The sago palm, Cycas revoluta, is a plant in the genus Cycad, which is a primitive group of palm-like plants that produce seeds and cones. Although it originated in Southern Japan, this benign-looking semitropical plant has become available as a houseplant through retailers across the United States. The plant is, however, extremely toxic and a danger to households with dogs and other pets or children.
Sago palm is grown as an outdoor landscaping plant in warm climates, and due to its slow growth rate, sago palms even appear in bonsai arrangements. Hence, sago palm is a danger both indoors and out. All Cycads are poisonous plants that resemble plants in the palm and fern families, but the sago palm isn't a true palm or fern at all.
Toxic Parts of the Sago Palm
Sago palm should not be confused with the Metroxylon true palm plants that are used widely to make starch products for human consumption, as they are also collectively known as Sago. All Cycad plants, including sago palm, are extremely poisonous.
Although many pets may find cycad plants very palatable and pleasing to chew on, all parts of this plant are highly toxic: leaves, trunk, roots, and seeds. The newly sprouting leaves and the reddish seeds are particularly poisonous. Ingesting even one seed can kill a dog.
The primary toxic agent of the sago palm and other cycads is called cycasin. It is both a neurotoxic glycoside (a nerve-poisoning plant sugar) and a carcinogen, a chemical that causes cancer in mammals. The mortality rate of pets that have ingested Sago plant is high at up to 75%.
Animals and People at Risk
Because many people are still unaware of just how toxic this plant is, cases of sago palm poisoning are on the rise. Dogs, cats, and children are most at risk in the home. Horses, sheep, and cattle are most at risk from ingesting sago palm that is planted as decorative landscape.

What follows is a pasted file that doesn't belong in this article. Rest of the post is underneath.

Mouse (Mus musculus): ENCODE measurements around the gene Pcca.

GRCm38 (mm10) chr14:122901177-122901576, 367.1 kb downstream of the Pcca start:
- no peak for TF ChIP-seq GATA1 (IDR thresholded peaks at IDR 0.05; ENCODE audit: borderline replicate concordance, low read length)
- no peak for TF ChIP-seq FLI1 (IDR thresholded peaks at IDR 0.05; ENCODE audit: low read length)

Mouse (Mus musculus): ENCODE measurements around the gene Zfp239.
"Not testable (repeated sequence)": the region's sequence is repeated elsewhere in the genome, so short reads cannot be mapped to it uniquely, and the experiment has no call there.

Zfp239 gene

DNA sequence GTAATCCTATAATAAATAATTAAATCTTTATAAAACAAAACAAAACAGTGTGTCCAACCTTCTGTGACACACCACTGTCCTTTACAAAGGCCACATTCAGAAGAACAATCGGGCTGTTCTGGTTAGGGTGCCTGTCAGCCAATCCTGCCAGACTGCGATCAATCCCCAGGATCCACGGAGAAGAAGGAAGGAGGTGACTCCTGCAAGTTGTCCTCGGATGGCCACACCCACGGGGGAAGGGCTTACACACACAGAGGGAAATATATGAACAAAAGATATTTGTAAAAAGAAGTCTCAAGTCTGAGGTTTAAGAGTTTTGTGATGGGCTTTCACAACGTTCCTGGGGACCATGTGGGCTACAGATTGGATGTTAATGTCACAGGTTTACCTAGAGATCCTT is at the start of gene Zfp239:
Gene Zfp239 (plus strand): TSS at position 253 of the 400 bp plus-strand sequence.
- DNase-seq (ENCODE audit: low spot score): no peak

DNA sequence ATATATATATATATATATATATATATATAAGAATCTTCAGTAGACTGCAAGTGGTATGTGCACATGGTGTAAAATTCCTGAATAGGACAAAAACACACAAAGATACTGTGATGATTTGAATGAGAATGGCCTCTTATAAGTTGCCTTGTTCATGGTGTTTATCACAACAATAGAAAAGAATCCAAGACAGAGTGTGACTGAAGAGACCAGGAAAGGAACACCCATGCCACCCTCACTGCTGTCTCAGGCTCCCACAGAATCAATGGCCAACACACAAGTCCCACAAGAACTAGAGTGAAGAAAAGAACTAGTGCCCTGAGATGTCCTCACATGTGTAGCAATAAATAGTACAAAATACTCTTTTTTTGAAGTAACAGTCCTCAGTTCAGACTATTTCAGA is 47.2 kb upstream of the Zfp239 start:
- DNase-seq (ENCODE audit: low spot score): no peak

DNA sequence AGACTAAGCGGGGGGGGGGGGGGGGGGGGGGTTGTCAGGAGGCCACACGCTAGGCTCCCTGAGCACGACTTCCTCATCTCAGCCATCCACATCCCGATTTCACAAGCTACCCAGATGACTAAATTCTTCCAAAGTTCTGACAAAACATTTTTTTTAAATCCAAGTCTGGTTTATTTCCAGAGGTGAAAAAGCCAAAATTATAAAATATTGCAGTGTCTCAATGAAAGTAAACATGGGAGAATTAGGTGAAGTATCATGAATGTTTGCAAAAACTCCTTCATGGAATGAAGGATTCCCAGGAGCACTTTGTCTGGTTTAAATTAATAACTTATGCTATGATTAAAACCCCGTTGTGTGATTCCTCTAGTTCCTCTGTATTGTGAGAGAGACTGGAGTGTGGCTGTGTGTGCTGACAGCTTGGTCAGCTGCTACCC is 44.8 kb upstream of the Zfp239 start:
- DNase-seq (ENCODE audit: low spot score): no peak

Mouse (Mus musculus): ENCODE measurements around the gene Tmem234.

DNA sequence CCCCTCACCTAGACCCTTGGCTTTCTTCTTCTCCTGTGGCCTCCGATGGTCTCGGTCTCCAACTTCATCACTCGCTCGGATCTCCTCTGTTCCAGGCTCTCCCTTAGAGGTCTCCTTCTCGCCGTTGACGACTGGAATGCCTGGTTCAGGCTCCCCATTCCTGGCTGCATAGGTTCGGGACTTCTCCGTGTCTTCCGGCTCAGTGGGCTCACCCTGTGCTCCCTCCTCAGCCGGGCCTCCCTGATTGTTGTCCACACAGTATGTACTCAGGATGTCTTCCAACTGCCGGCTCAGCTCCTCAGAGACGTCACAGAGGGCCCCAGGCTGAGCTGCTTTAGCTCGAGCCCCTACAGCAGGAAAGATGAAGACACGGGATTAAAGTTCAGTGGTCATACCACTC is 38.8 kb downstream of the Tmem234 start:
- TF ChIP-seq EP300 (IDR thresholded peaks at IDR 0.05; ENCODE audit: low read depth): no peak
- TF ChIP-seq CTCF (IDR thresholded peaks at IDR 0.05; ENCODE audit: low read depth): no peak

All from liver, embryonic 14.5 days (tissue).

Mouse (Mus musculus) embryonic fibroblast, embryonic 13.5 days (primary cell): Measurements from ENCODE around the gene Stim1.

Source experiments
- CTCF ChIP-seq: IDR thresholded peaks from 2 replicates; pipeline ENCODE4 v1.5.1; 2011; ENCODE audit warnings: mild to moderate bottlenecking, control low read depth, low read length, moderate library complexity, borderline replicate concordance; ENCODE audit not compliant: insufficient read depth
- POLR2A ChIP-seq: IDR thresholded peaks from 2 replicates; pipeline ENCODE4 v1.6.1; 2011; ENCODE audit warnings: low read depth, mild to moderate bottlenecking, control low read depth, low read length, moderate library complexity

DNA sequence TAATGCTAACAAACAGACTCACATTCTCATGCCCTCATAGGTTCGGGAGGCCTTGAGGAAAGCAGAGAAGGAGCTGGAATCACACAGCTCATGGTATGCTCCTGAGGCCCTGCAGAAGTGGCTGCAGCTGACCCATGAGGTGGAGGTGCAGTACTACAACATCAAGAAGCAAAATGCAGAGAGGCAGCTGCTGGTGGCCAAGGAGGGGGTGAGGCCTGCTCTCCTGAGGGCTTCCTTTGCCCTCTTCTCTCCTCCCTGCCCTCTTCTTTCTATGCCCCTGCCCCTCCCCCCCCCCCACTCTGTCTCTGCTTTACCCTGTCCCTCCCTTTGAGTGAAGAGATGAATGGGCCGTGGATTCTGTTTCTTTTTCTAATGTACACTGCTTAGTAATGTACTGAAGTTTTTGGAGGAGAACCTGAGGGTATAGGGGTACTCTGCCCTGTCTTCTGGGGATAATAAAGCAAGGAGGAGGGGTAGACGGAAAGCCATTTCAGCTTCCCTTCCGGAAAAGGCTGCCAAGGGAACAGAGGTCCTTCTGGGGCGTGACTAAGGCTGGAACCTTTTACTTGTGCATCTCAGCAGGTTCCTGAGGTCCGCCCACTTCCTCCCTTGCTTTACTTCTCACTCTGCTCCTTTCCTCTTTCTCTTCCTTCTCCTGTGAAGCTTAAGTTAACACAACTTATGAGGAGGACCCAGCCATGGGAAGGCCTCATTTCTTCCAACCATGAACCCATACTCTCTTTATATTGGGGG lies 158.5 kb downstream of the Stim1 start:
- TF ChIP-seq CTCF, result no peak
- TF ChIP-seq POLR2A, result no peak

The best solution for sago palm poisoning is avoidance. If you have children, pets, or farm animals, it is best to avoid this plant altogether and not bring sago into your home. Neighbors should also be alerted as to the risks associated with any sago palm they plant.
Signs of Sago Palm Poisoning in Dogs
Symptoms are seen from within minutes to 12 hours after ingestion. The initial signs post-ingestion of any part of a sago palm plant (by dogs and other pets) include:
Later signs that accompany liver failure and nervous system toxicity include:
- Fluid in the abdomen
- Black (bloody) stools
Treatment for Sago Palm Poisoning
If you suspect your dog has chewed sago palm, call your veterinarian, veterinary emergency clinic or pet poison control center immediately. Survival rates are grim, but the sooner your pet is treated, the better the chance of survival. Dogs that receive rapid and thorough emergency treatment can potentially make a full recovery from Sago poison.
There is no antidote for the toxic agent cycasin. Treatment is aimed at quickly removing the poison from the system. Your vet will need to induce vomiting immediately and give activated charcoal or other strong binders to absorb the poison from the gastrointestinal tract. Gastric lavage (pumping the stomach) is essential. Giving cathartic medication will immediately evacuate the bowels.
Any sago-toxic dog will need to be provided with supportive care, which may include IV fluids, gastro protectants, anti-seizure medications, and other medications necessary to support the gastrointestinal system, liver, and nervous system. A poisoned dog must be given these treatments immediately and during long-term management.